Beginning of the 1864 Tennessee Campaign
Updated: Oct 15, 2021
by Gordon Thorsby
It was around this time of the year, on September 29-30, that Hood moved the Army of Tennessee north to cut Sherman’s supply lines. The first action occurred on October 5 approximately thirty miles to the northwest of Atlanta at Allatoona Gap. Confederate Division commander General Samuel French with 3,300 men attacked a fortification point on the railroad commanded by Union Gen. John Corse with around 2000 men.
Confederate artillery blazed away at the fort and after two hours demanded a surrender.
According to most sources, French’s note of demand read:
I have placed the forces under my command in such positions that you are surrounded, and to avoid a needless effusion of blood I call on you to surrender your forces at once, and unconditionally. Five minutes will be allowed you to decide. Should you accede to this, you will be treated in the most honorable manner as prisoners of war.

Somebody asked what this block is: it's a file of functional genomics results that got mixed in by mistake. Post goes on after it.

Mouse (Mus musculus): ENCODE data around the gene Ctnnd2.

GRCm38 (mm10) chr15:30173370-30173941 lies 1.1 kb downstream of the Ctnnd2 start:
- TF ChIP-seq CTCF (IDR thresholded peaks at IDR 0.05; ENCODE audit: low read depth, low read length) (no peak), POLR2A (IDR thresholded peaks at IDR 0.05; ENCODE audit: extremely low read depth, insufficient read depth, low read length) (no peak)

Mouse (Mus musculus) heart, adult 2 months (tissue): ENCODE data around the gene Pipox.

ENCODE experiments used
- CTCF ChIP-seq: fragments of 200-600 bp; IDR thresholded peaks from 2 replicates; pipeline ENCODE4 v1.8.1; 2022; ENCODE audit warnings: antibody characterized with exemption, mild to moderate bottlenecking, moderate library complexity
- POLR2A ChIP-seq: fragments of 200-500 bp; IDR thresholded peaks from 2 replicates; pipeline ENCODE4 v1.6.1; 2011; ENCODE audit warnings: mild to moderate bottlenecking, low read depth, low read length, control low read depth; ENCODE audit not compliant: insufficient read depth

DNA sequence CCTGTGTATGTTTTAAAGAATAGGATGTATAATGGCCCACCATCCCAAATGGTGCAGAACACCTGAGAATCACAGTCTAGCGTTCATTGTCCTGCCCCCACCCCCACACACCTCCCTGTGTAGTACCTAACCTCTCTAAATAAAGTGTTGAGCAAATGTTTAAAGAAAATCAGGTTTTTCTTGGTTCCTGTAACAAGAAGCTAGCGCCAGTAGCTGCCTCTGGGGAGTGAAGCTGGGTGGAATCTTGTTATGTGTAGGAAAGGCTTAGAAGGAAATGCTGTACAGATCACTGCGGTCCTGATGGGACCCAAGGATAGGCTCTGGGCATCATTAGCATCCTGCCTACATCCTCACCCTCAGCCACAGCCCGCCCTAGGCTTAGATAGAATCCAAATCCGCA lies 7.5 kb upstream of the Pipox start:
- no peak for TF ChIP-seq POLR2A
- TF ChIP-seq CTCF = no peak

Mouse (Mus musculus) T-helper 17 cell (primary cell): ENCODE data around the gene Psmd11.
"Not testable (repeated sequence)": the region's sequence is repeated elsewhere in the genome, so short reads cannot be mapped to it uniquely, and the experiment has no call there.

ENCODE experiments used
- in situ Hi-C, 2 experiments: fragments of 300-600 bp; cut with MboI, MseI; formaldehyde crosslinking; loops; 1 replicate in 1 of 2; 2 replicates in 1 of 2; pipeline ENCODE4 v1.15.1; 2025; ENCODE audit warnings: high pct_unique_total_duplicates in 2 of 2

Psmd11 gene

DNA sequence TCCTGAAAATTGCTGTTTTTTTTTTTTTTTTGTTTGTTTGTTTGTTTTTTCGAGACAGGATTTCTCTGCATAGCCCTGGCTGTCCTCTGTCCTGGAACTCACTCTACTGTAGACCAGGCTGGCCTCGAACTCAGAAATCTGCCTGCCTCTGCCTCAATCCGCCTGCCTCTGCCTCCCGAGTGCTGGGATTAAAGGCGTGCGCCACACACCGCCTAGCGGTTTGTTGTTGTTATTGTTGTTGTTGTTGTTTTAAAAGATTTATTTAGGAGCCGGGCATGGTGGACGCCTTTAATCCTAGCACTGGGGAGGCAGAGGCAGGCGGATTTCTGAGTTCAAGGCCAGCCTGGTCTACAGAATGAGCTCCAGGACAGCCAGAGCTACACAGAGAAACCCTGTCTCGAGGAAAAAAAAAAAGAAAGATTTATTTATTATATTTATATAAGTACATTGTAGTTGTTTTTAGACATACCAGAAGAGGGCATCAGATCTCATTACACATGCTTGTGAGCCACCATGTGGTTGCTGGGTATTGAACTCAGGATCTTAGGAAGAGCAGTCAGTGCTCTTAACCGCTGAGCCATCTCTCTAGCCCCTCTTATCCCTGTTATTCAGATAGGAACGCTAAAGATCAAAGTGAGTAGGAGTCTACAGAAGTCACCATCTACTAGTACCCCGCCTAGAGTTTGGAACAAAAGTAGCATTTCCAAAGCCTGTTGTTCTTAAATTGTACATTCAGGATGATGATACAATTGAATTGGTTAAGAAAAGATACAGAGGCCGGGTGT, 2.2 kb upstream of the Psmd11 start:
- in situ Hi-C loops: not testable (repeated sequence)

Corse’s answer was:
Your communication demanding surrender of my command I acknowledge receipt of, and respectfully reply that we are prepared for the "needless effusion of blood" whenever it is agreeable to you.
French responded to the refusal with an attack against several sides of the star fort fortifications where the fighting was intense and bloody. Then came word to French that Federal reinforcements were on the way. He acknowledged that the cost of capture was growing, French withdrew and Corse’s defenders remained.
Small forces of bluecoated defenders used to easily surrender where they were paroled or exchanged was standard. Now, it was Andersonville and Salisbury Prisons and the will to fight on was the new standard for Union troops in the Western Theater.
Allatoona is considered the first battle in the Tennessee Campaign that ended at Nashville. The outcome of Allatoona Gap, a bloody result with 30% casualties on both sides, it was not a good omen of things to come.
Source: "For Cause and Country", Jacobsen Eric, and Rupp, Richard, O’Moore Publishing, 2008.
Thure de Thulstrup, artist